S. A. Applin, Ph.D. is an anthropologist whose research explores the domains of human agency, algorithms, AI, and automation in the context of social systems and sociability. You can find more @anthropunk.
Recently, the City of San Francisco has been cracking down on bike and scooter share companies such as LimeBike, Bird, and Spin. These companies provide “dockless” electric bikes and scooters for people in San Francisco to rent. The idea is that people rent and ride these to their destination and park the bikes “wherever bikes are allowed”, and the scooters, “by bike racks, when available.”
This last bit is the problem for San Francisco in that people have chosen to “park” their rented scooters and bikes wherever they want, including intersections, sidewalks, and other areas which comprise the Commons, the area owned by all in the community, that is maintained through public taxes. People are also leaving these bikes and scooters on private property, and on tiny bits of the city that are usually reserved for trees, or that act as divisions between pieces of an urban space such as bike lanes, medians, entryways, and parkways.
This has created a problem that has not been seen before: voluntary, intentional, migrating, mobile, functional, litter. The bikes and scooters are disruptive to the locations where they are abandoned and, because they are constantly moving, the issues of abandonment and refuse are constantly cycling (sorry) throughout an urban region. Yesterday’s bike or scooter blight might be around today, or it might move for a few days and then return. In short, the bikes and scooters share a civic pattern similar to that of homelessness. Thus, in an unexpected way, the dockless bikes and scooters are also competing with the homeless for pieces of urban space upon which to temporarily rest.
What is at stake is community and the mechanisms for a cooperative system
Bikes and scooters are small, compared to cars, and as such there are no physical constraints that keep them bound to traffic, other than the suggestions from the companies deploying them. However, bikes and scooters as small, portable methods of transport can be used on public roads, sidewalks, and other spaces within the Commons—including privately owned property—with little oversight or accountability. These modes of travel are in use frequently, as bike and scooter riders either take shortcuts to avoid traffic, or feel free to “park” their rides wherever they want, public or private.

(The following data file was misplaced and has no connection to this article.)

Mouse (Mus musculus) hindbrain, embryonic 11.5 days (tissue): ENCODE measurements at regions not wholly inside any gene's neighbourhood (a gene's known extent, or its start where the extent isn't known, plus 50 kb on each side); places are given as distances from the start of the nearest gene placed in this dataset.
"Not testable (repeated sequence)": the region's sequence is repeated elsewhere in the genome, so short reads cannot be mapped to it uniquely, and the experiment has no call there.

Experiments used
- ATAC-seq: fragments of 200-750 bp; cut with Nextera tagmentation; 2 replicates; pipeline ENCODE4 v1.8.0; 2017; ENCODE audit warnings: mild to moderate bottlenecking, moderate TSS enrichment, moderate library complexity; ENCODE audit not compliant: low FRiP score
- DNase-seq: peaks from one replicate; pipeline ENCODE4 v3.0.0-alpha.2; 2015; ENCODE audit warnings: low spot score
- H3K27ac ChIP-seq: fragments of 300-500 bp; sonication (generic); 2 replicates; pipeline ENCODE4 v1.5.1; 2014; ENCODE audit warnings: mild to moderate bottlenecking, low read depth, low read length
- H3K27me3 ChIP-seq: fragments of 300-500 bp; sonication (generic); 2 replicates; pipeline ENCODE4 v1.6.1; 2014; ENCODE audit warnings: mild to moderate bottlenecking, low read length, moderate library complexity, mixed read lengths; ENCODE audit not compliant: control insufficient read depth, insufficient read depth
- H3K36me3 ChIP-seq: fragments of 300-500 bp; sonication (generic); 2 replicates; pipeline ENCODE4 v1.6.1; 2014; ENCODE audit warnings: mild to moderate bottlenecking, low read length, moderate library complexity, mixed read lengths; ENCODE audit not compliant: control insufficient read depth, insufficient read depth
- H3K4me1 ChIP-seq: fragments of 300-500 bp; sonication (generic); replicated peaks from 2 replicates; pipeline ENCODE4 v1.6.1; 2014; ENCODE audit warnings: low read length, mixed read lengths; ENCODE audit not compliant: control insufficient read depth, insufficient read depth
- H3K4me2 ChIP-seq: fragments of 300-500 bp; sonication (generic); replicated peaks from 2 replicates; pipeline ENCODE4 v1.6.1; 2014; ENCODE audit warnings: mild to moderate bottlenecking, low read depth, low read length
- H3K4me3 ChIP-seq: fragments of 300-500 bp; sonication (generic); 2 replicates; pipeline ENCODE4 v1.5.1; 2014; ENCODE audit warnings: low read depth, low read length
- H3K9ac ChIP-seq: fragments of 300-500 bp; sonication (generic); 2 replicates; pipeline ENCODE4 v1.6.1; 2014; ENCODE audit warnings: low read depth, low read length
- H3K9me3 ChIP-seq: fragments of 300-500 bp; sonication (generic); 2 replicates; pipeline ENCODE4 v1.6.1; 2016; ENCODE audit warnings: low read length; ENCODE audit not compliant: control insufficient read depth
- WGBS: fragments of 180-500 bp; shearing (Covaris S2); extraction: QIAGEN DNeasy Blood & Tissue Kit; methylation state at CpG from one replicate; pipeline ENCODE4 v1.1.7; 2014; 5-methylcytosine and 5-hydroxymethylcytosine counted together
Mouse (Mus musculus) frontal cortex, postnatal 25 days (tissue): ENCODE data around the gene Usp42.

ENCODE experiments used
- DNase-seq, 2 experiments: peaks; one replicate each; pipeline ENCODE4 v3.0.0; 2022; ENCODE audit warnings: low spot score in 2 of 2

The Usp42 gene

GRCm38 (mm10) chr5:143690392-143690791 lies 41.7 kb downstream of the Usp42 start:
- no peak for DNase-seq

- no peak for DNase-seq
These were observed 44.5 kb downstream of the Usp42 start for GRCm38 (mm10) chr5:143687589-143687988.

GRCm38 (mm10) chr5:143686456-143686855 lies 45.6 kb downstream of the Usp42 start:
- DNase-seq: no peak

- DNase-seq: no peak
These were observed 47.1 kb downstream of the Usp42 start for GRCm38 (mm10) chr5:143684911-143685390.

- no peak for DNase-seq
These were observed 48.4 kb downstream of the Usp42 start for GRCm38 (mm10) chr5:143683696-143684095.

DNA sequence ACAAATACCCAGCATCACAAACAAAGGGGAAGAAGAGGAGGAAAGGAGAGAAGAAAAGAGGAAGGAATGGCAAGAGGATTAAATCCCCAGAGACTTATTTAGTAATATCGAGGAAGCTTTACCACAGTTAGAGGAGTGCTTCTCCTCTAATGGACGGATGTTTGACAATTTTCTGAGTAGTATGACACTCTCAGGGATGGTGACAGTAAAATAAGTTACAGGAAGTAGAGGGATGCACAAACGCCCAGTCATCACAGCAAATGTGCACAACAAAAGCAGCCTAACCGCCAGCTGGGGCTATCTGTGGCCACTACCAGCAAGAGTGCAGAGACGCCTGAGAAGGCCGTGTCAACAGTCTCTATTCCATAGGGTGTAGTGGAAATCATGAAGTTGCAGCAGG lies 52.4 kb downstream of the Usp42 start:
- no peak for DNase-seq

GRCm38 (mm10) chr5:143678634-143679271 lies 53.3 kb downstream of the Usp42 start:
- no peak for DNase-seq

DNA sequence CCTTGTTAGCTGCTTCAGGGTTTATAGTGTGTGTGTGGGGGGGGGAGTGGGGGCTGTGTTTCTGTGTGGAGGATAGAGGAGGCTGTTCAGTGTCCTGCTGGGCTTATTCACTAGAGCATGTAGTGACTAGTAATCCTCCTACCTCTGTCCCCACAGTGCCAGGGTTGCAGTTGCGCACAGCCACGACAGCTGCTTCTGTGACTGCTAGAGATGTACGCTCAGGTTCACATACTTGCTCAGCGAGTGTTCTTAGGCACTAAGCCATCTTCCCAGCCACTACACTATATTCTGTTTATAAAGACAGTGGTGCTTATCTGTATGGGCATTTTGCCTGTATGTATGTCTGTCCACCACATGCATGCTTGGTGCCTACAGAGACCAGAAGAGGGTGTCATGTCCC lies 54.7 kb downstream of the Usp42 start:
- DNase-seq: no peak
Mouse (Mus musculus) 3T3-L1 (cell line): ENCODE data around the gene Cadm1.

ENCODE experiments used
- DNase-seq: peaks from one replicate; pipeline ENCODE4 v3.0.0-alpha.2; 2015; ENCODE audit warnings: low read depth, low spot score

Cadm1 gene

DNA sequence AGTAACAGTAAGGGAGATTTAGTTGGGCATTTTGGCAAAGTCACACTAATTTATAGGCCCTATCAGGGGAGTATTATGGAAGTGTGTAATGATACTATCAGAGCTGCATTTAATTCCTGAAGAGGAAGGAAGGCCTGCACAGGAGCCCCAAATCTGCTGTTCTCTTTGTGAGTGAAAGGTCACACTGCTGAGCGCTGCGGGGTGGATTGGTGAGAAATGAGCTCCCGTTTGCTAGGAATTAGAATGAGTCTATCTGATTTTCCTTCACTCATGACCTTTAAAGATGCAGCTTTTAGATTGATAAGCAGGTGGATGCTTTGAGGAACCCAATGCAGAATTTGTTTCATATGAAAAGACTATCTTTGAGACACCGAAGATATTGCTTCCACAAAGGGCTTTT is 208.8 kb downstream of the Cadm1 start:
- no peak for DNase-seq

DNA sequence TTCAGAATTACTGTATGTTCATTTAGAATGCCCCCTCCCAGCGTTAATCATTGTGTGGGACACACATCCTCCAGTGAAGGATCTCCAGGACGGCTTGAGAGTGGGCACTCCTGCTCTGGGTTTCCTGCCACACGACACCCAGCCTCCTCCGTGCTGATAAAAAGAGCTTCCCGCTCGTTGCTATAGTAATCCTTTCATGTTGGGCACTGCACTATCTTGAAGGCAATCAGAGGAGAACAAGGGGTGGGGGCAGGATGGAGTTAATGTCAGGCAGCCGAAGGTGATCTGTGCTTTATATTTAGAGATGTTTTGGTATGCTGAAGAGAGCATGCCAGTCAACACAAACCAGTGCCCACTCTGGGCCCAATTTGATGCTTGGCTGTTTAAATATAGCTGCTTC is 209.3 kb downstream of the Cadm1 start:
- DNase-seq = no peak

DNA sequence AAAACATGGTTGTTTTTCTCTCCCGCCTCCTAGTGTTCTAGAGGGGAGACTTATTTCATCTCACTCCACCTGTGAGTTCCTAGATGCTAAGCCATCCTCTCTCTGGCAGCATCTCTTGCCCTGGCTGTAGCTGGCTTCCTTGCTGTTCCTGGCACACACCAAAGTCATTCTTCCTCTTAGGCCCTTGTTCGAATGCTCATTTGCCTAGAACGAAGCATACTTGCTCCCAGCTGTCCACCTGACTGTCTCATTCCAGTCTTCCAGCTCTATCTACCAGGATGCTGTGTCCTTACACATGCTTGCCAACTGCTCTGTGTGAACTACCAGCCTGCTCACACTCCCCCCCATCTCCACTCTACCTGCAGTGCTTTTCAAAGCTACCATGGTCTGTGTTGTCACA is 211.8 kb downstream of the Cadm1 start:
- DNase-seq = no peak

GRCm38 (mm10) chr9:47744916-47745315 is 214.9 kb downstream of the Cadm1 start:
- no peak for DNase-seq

It is one thing to create a transportation sharing system with vehicles that require, either due to sufficient expense or size, some type of accountability or responsibility. It is another to dump a set of bikes and scooters in a city without racks, or places to “put” them. When companies “disrupt” the Commons by installing products aimed at “disruptors,” there will be disruption. However, for those disruptive companies to expect their customers to then follow rules, is naive at best.
One argument against these transportation-share companies area is similar to one that has been made against Google busses, Uber, and Lyft: that these companies profit from using publicly funded roads, bus stops, and other parts of the Commons, without significantly contributing to their upkeep, and without concern for others within them. The strongest argument for San Francisco has been that the abandoned (parked) bikes and scooters are dangerous and create safety hazards.